As brutal heat grips parts of Europe, Asia, North America and South America, another place is also experiencing a spike in temperatures — one that you may not have heard about.
The Sun was very restless late in June. Starting in the third week of the month, it erupted with numerous flares and flung giant clouds of solar material, called coronal mass ejections, or CMEs, toward Earth.
The New Horizons spacecraft has been sending home a steady stream of photos as it has closed in on Pluto.
Pushed by a wildly contorted jet stream, smoke from more than 200 wildfires burning in Canada's Alberta and Saskatchewan provinces has streamed 1,600 miles south, deep into the United States.
I check in at NASA's fabulous Earth Observatory web site almost every day, because I know I'll be treated to spectacular imagery and also learn something new.
The New Horizons spacecraft is about 13 million miles from Pluto and its largest moon, Charon. If that seems really far, consider the image above.
Here at ImaGeo, I've mostly stuck to reporting, analyzing and commenting on science from a journalistic perspective, with a strong focus on compelling imagery.
The Sun sure has been acting up lately. Early this morning it let loose with yet another in a veritable string of flares — gargantuan explosions of radiation and solar material — many of them pointed toward Earth.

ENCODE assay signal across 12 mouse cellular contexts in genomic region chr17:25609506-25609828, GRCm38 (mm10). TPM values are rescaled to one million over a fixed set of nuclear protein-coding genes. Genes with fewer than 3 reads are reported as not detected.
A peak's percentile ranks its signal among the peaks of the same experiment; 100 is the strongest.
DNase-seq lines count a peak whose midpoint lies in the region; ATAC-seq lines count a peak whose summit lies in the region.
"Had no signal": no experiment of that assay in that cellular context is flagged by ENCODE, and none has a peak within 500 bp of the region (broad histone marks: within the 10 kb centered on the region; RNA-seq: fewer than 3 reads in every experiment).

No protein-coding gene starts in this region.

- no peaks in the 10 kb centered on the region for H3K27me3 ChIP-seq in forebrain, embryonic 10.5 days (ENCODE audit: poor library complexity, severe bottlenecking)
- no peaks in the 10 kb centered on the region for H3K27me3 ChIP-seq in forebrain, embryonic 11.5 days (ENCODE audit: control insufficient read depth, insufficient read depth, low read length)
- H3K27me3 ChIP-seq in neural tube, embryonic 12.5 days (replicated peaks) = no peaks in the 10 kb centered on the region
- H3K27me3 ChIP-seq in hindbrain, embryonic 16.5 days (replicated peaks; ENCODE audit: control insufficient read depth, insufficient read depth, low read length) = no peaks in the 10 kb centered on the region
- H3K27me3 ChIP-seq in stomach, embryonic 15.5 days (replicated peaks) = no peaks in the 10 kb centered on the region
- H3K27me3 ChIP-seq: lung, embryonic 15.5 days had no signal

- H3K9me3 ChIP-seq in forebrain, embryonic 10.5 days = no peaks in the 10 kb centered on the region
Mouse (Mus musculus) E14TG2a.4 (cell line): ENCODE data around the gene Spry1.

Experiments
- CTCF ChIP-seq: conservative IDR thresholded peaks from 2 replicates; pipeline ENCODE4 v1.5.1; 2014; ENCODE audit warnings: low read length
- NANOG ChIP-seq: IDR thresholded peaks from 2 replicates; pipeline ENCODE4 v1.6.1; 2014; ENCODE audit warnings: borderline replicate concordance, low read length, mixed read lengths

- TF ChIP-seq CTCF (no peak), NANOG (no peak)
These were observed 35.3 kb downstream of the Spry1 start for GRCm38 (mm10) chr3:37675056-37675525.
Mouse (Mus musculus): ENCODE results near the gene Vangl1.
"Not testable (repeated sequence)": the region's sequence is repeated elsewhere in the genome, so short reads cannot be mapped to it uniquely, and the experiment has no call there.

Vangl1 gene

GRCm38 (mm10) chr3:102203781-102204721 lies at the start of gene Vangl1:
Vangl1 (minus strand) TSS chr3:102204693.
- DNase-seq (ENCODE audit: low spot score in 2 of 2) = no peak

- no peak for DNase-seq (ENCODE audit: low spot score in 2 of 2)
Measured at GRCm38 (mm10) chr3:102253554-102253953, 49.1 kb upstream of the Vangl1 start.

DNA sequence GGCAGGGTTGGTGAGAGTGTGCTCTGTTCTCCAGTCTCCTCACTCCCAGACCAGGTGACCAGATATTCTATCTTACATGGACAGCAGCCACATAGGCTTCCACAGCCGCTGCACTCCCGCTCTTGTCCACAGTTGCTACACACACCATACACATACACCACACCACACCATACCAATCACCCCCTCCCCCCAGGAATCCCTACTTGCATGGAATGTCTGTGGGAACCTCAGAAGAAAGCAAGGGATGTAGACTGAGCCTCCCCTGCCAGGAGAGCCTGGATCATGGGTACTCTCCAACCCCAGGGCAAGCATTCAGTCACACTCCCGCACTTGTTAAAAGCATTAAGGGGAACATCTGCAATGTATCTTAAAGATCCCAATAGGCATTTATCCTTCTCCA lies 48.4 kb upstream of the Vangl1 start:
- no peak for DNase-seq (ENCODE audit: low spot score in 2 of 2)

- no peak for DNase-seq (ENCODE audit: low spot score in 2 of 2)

So far this year, 504 fires have scorched 513 square miles of Alaska — an area the size of the sprawling city of Los Angeles.
A wildfire covering an area more than half the size of Manhattan Island is burning out of control in the San Bernardino National Forest east of Los Angeles.
As heated debate swirled around Pope Francis's call today for action on climate change, new data on Earth's climate were released.
As heat about global warming continues to emanate from the presidential campaign trail, new research published today shows that the melting of Alaskan glaciers is largely the result of a warming climate.
NASA's monthly update on Earth's average temperature is out, and it shows this past May in a tie with May 2012 for second warmest on record for the month.
Once regarded as indicative of an "El Wimpo", conditions in the Pacific Ocean are pointing to a stronger and stronger El Niño.
Most of us probably know that May was astonishingly wet in much of the country, but now, thanks to a report just released by the National Climatic Data Center, we know just profoundly soggy it was.
If you have followed this blog with any regularity you may have noticed that I haven't posted anything for awhile.
The redrock canyons and up-tilted strata of eastern Utah form some of my favorite landscapes on Earth.
Super Typhoon Noul roared ashore on the extreme northeastern corner of the island of Luzon in the Philippines at about 4:45 p.m.
Tropical Storm Ana is headed for landfall in the Carolinas early on Sunday morning. You can see the cyclone swirling near the coast in the image above shot from the International Space Station.
The quotation in the headline for this post is the assessment of David Garen, a hydrologist with the Natural Resources Conservation Service.